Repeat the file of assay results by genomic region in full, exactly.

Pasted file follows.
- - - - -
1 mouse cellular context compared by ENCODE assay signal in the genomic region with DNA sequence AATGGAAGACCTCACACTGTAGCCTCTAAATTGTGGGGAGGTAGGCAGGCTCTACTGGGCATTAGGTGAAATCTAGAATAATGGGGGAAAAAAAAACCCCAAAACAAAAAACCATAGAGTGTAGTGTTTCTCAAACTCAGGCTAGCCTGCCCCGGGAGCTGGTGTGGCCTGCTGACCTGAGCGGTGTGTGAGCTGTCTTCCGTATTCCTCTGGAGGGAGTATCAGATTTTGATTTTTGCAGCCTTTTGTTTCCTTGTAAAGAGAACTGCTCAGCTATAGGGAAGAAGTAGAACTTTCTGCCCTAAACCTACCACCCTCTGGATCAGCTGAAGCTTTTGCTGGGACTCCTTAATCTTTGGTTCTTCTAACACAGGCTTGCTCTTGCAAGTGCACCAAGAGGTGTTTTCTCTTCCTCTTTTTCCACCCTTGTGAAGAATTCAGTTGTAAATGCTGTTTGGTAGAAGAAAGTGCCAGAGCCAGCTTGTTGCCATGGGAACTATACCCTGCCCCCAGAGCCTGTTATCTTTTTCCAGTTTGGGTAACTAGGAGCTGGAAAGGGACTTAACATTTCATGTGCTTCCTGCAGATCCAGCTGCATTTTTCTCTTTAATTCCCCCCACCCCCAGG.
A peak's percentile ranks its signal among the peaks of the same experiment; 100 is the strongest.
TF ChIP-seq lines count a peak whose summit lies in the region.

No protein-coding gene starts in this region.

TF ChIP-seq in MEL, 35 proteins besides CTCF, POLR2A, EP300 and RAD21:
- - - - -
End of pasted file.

1 mouse cellular context compared by ENCODE assay signal in the genomic region with DNA sequence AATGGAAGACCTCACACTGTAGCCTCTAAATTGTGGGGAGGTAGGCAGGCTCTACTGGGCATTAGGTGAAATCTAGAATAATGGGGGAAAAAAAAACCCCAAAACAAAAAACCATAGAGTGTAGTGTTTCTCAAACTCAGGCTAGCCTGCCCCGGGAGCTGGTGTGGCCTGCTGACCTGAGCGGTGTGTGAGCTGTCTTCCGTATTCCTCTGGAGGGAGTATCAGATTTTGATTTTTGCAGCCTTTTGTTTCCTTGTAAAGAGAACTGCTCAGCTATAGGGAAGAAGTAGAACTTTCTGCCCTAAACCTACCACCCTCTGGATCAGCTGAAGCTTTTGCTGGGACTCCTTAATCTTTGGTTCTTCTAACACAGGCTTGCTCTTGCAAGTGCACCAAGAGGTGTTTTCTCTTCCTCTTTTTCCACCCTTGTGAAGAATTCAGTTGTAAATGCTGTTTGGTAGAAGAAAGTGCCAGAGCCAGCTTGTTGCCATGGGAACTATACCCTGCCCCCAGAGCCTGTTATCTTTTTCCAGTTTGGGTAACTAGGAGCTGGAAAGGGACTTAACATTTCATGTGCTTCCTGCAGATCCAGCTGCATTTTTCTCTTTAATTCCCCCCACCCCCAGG.
A peak's percentile ranks its signal among the peaks of the same experiment; 100 is the strongest.
TF ChIP-seq lines count a peak whose summit lies in the region.

No protein-coding gene starts in this region.

TF ChIP-seq in MEL, 35 proteins besides CTCF, POLR2A, EP300 and RAD21: